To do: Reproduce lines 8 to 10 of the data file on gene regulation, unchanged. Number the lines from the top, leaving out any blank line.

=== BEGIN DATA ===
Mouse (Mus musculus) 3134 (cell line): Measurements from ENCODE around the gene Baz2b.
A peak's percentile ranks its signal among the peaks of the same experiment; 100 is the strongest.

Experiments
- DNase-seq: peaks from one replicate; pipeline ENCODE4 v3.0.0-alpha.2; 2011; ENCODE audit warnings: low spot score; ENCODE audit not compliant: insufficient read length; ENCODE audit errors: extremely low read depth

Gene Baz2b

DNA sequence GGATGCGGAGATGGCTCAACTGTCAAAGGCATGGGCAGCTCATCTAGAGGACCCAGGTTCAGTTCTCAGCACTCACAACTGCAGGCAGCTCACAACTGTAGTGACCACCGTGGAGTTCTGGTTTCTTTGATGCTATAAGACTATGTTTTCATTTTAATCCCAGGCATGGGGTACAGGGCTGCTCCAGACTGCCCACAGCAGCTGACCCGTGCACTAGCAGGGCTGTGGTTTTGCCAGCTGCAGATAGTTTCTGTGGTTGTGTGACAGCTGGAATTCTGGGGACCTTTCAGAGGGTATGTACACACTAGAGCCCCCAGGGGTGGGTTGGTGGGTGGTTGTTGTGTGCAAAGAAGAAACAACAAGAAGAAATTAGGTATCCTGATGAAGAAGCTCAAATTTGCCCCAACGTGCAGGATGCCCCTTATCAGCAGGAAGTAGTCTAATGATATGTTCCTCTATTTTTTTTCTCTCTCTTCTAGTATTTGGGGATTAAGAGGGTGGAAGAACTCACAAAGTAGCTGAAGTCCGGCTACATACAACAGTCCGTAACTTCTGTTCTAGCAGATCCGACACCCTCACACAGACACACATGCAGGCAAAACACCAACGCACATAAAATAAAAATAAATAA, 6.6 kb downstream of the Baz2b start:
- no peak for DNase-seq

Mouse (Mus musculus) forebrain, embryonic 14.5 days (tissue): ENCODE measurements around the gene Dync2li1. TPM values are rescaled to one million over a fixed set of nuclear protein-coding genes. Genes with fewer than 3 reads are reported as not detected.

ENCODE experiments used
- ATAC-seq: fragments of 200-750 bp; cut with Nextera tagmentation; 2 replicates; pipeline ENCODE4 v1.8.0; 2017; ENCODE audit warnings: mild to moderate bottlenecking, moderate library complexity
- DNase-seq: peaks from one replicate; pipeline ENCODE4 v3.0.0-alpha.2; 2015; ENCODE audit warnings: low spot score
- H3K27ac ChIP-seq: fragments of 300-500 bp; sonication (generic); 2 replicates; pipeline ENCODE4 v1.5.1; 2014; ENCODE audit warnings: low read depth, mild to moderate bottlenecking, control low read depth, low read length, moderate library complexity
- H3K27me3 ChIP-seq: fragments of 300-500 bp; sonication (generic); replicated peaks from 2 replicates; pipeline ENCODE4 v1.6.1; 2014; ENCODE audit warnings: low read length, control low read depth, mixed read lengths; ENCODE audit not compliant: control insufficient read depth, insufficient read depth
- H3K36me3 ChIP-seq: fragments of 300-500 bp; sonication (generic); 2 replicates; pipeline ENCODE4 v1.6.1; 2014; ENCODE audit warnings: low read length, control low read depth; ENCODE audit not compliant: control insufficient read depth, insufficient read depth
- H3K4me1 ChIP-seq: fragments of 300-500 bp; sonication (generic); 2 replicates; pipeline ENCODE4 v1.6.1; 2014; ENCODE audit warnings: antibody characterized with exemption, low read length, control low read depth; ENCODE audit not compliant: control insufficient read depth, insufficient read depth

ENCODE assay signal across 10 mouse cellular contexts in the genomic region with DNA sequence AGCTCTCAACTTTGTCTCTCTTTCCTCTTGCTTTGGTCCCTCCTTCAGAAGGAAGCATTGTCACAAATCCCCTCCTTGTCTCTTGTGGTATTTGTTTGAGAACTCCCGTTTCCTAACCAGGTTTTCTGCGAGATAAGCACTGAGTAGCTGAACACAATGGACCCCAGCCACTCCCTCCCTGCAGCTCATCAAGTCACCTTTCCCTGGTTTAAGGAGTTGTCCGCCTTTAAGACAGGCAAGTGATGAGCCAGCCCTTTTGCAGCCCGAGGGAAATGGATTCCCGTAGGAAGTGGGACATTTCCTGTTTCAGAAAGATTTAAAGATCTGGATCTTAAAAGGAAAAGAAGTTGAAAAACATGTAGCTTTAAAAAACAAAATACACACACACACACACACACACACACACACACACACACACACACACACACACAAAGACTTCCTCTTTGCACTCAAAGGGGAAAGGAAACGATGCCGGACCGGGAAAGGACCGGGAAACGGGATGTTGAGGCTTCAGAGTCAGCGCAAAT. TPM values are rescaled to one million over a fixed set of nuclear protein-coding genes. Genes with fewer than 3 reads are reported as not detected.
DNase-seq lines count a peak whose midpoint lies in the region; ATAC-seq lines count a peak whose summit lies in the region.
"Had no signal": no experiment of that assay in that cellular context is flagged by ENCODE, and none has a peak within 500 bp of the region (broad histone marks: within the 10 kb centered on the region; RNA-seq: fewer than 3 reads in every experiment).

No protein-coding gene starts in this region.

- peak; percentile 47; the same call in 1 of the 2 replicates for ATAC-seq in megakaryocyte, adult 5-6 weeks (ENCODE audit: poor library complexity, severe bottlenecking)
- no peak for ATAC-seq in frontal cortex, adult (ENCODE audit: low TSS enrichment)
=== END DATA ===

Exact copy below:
Mouse (Mus musculus) forebrain, embryonic 14.5 days (tissue): ENCODE measurements around the gene Dync2li1. TPM values are rescaled to one million over a fixed set of nuclear protein-coding genes. Genes with fewer than 3 reads are reported as not detected.

ENCODE experiments used
- ATAC-seq: fragments of 200-750 bp; cut with Nextera tagmentation; 2 replicates; pipeline ENCODE4 v1.8.0; 2017; ENCODE audit warnings: mild to moderate bottlenecking, moderate library complexity